Anamorphic question?

Discussion in 'Archived Threads 2001-2004' started by Chris Pendergraft, Jun 24, 2001.

  1. Chris Pendergraft

    Chris Pendergraft Auditioning

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    I understand the basics of anamorphic mastering, having read the primer at digitalbits.com. I understand that the image is squished and then unsqueezed by the 16*9 television and that the benefit is more vertical resolution and a cleaner picture. My question is this- how is this achieved without stretching the image, much like the expand feature of some 16*9 televisions. My friend, who I tried to explain anamorphic mastering to, insisted that in order for the vertical resolution to be increased the picture has to be stretched and distorted in some kind of way. All of my anamorphic dvds look fantastic and any comparison screen shots I've seen present a flawless picture. Thank you, in advance, to any and all posts [​IMG]
    Chris
     
  2. Seth Paxton

    Seth Paxton Lead Actor

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    Well, the best way to explain it is to clarify something.
    The 16x9 TV is NOT unsqueezing, at least not in an active capacity. The TV does NOTHING to the image. All the TV does is scan the lines of video info from left to right as is normal.
    The key to anamorphic is that the information per scan line is sampled with the intention of it being scanned in a 16x9 area. So when you scan the lines in a 4x3 area they looked too tall.
    Also, to help understand (and ignoring any DSP/digital work along the way) a scan LINE is analog, meaning that if you use a scope to look at the electric signal you will see a continuous wave pattern within the scan line area. Now each line starts and ends with sync pulses, color bursts and other markers that say to the TV "hey, new line here".
    But the image info within those markers is one continuous wave, it's analog. That's how it can be stretched back and forth without resolution loss. Now there is a natural limit to that, being the limits on any part of the system to respond quick enough. Any electrical or chemical "analog" systems do have limitations to the amount of detail they can capture, so if you make the scan lines big enough (stretched very far) then you would be able to tell. Think of film, where info is actually captured by particles collecting together. That is a real limit, just as pixels are.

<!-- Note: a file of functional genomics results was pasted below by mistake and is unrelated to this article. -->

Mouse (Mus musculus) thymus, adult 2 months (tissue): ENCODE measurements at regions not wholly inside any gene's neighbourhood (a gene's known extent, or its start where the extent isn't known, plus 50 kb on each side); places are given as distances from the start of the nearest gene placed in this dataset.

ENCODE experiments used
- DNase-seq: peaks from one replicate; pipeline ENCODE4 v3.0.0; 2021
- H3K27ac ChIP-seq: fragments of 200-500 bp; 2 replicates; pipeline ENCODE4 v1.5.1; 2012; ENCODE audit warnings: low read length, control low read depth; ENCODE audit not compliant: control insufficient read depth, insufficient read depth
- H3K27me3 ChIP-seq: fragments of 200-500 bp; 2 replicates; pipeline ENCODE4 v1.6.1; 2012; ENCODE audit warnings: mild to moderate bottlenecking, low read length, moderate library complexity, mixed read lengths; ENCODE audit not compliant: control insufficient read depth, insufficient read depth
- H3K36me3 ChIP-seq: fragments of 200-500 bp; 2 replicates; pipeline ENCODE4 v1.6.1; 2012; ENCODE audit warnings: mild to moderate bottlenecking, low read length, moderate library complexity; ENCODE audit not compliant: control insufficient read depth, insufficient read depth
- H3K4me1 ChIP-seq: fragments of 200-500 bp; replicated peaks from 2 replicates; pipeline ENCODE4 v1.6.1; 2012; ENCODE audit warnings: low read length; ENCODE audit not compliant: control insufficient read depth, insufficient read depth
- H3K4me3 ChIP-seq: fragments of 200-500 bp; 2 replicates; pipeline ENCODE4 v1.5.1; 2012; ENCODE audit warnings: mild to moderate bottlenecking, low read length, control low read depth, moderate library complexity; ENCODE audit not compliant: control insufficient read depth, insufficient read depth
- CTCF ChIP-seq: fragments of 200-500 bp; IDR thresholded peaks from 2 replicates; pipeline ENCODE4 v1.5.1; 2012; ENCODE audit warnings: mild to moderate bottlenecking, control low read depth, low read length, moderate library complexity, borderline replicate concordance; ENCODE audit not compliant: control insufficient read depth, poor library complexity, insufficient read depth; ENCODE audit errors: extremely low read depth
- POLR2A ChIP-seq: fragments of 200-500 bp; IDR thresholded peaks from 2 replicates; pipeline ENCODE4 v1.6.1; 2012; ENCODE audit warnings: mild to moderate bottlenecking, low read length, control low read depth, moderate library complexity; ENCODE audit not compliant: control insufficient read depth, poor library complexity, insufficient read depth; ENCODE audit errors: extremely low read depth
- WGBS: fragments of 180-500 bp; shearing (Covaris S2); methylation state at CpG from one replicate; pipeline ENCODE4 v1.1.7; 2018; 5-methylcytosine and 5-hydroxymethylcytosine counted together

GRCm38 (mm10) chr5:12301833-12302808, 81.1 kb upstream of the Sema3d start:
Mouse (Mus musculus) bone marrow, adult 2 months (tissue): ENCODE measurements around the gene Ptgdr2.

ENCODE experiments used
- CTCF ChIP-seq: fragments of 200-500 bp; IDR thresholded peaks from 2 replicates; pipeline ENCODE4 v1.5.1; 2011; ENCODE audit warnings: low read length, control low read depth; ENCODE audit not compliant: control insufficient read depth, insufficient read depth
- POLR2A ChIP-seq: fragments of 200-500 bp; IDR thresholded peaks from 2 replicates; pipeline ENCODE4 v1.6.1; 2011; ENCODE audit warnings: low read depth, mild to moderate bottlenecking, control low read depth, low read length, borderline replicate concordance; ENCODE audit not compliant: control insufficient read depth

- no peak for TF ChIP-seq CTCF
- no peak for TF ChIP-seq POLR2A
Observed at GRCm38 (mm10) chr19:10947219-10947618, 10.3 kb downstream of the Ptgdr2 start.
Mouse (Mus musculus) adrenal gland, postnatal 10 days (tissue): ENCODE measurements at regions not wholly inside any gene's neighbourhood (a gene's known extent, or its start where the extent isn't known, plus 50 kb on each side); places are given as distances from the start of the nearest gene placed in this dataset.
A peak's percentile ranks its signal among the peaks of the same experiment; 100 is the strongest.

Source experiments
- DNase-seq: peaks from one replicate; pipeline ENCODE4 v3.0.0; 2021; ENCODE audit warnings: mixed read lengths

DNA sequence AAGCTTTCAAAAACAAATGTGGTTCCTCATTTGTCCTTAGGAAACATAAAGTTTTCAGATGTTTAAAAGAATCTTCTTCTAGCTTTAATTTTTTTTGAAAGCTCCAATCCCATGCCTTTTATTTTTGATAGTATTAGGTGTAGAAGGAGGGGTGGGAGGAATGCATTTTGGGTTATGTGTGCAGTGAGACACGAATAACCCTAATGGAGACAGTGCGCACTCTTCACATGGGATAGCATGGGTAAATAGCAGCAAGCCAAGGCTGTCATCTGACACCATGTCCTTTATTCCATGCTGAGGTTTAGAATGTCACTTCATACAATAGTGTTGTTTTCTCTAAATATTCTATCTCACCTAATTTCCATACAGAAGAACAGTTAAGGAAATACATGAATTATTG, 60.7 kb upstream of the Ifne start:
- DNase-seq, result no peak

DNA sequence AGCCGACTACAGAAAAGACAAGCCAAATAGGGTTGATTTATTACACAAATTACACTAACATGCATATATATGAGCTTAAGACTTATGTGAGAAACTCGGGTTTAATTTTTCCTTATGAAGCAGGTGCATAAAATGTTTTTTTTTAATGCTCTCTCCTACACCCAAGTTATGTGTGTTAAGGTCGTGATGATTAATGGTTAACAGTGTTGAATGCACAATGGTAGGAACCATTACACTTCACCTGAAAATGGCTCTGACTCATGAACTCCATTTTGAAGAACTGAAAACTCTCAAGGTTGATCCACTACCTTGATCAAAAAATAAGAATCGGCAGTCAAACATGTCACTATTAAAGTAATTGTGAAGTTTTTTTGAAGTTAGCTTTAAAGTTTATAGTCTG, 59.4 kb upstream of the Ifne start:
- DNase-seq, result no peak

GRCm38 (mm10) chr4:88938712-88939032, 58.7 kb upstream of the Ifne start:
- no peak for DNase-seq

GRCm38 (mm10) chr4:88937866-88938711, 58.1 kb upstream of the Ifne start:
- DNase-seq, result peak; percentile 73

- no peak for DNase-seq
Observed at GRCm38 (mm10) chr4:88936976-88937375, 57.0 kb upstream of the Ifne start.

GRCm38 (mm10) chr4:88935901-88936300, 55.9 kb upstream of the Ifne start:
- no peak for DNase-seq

However, pixel-limits are hit MUCH sooner so the analog limits just don't come into play. [​IMG]
    Now the scan lines themselves, those ARE samples, in the vertical direction we DO HAVE SAMPLING which is in effect a digital, or at least discrete, system. And it's very limited sampling compared to the analog waveform of the lines themselves.
    480 total lines for NTSC, 1080 lines for ATSC (HDTV).
    So we want to try to use all of those 480 "samples" to capture picture info. Think of a picture placed on a table. Then think of drawing that picture with only 10 lines - meaning the vertical info can only have 10 different values if you followed a straight line down the picture. You may have a picture of the proper size, and as you go from left to right things would be "ok". But as you went downward you would basically have single color blocks.
    Make it 100 lines and you capture more detail, 200, 300 and so on.
    So anamorphic was someone's idea to use MORE of the sampling lines to capture MORE of the vertical info on pictures that were wider than 4:3. Knowing of the coming of 16:9 sets, an anamorphic video standard was created in which the info was captured with the intent of scanning it back out in a 16:9 area.
    Since that area would be WIDER than 4:3, that meant that for pictures wider than 4:3 the area would also be TALLER. And a TALLER picture means one that crosses more scan lines. So if you capture with the intent of showing it in a 16x9 space then you can capture with these extra sampling lines that you will be later scanning on.
    For NON-ANAMORPHIC pictures to be zoomed to fit a 16:9 set, an internal DSP chip will sample the existing LESSER lines of video and create FAKE new lines to get to the total number of lines the picture should have to fit the screen. That means less REAL info that an ANAMORPHIC picture would have.